One of the most common criticisms readers and listeners make of the media is that once a guy leaves town then media will claim to have known all along all kinds of bad things about the player in question. This is annoying because it reeks of post hoc justifications, reinforces the idea that media avoid reporting things to curry favour with players, but also supports the theory that media carry grudges against players and are waiting with knives sharpened for a chance to unload without consequences.
If there were one rule readers/listeners/viewers would want the media to follow it would be this: don’t say something after a guy leaves that you wouldn’t say if he were still here. You had your chance to say that when it mattered. It’s a simple rule. It speaks to a basic level of respect between players and media that fans expect, and are reasonable to expect. Yet this rule is beyond reach for many, including Steve Simmons.
“What matters is that Kessel is gone. That who he is, what he represents, what he isn’t, had to be removed from the ice, from the dressing room, from the road, from the restaurants — from everywhere. They couldn’t have him around anymore and be honest about the direction they intend to pursue. Everything they believe in for the future is almost everything Kessel has proven to be lacking in.”
That’s from his widely discussed article, one that drew over 1000 comments at the Sun and also attracted the attention of ESPN’s Keith Olbermann and his “Worst Person” segment. Awful Announcing has the rundown on all the gory details.
While others have gone into great detail about the hot dog fiasco, what I want to focus on is the rest of the substance of Steve’s article. (Full disclosure: I really enjoy listening to Simmons on the radio, but cannot take his writing seriously precisely for the reasons I am about to discuss.) If you go through the article you’ll find a ton of comments about how it was time, enough was enough, the return was paltry, the leadership was an issue, the management had issues with Phil, etc. What you’ll also notice is that there is little to no empirical support for any of the accusations. No quotes from key figures. No data comparing Phil’s output to other players recently traded. No comparison of the return relative to similar recent trades. No analysis of what it might take to replace Phil’s contributions. There is nothing at all other than Simmons saying Phil sucks and he had to go.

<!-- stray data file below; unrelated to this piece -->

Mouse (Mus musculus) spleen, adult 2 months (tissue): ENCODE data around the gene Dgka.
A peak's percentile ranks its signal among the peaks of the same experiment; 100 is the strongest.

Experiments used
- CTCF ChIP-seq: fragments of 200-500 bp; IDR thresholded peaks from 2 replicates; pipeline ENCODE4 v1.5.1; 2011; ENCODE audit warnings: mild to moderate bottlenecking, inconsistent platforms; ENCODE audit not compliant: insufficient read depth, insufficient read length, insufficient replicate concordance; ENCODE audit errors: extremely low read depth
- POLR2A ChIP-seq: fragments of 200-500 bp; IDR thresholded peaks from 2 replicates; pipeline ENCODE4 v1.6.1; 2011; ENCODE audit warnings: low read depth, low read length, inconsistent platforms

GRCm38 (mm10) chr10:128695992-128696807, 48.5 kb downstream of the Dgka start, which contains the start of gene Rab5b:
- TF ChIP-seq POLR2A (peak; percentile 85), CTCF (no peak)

This is the classic definition of a hit-piece. It has only one point: paint a negative picture of a guy who has just been traded. And the key piece of evidence in the trial — the daily hot dog — has turned out to be a fabrication. I’m not sure how Steve could look Phil in the eye and try to justify what he wrote as being fair. Thankfully for Steve he will never have to do that.
The unfortunate victim in all of this is fledgling sports media member Jeff Simmons, son of Steve. He had to take to Twitter to defend himself while distancing himself from his Dad.
— Jeff Simmons (@realjeffsimmons) July 8, 2015
The Globe has a piece on Howard Berger and his struggles to make money as a blogger.
Andrew Krystal is starting a podcast seeded by sponsor money. Get ready.
Krystal podcasts: Iaunching in Sept. Sponsorship has made that a justifiable endeavor. Hope to assail assumptions and offend when optioned.
— Andrew Krystal (@AndrewKrystal) July 7, 2015
Awful Announcing has some facts and theories about what led to ESPN deciding to part ways with Keith Olbermann.
J-Source has a nice write-up on newspaper convergence and its effects.
Kudos to TSN for broadcasting one of our top juniors from Wimbledon today. Well done.
— Damien Cox (@DamoSpin) July 7, 2015
thanks for reading and commenting,
until next time …
mike (not really in boston)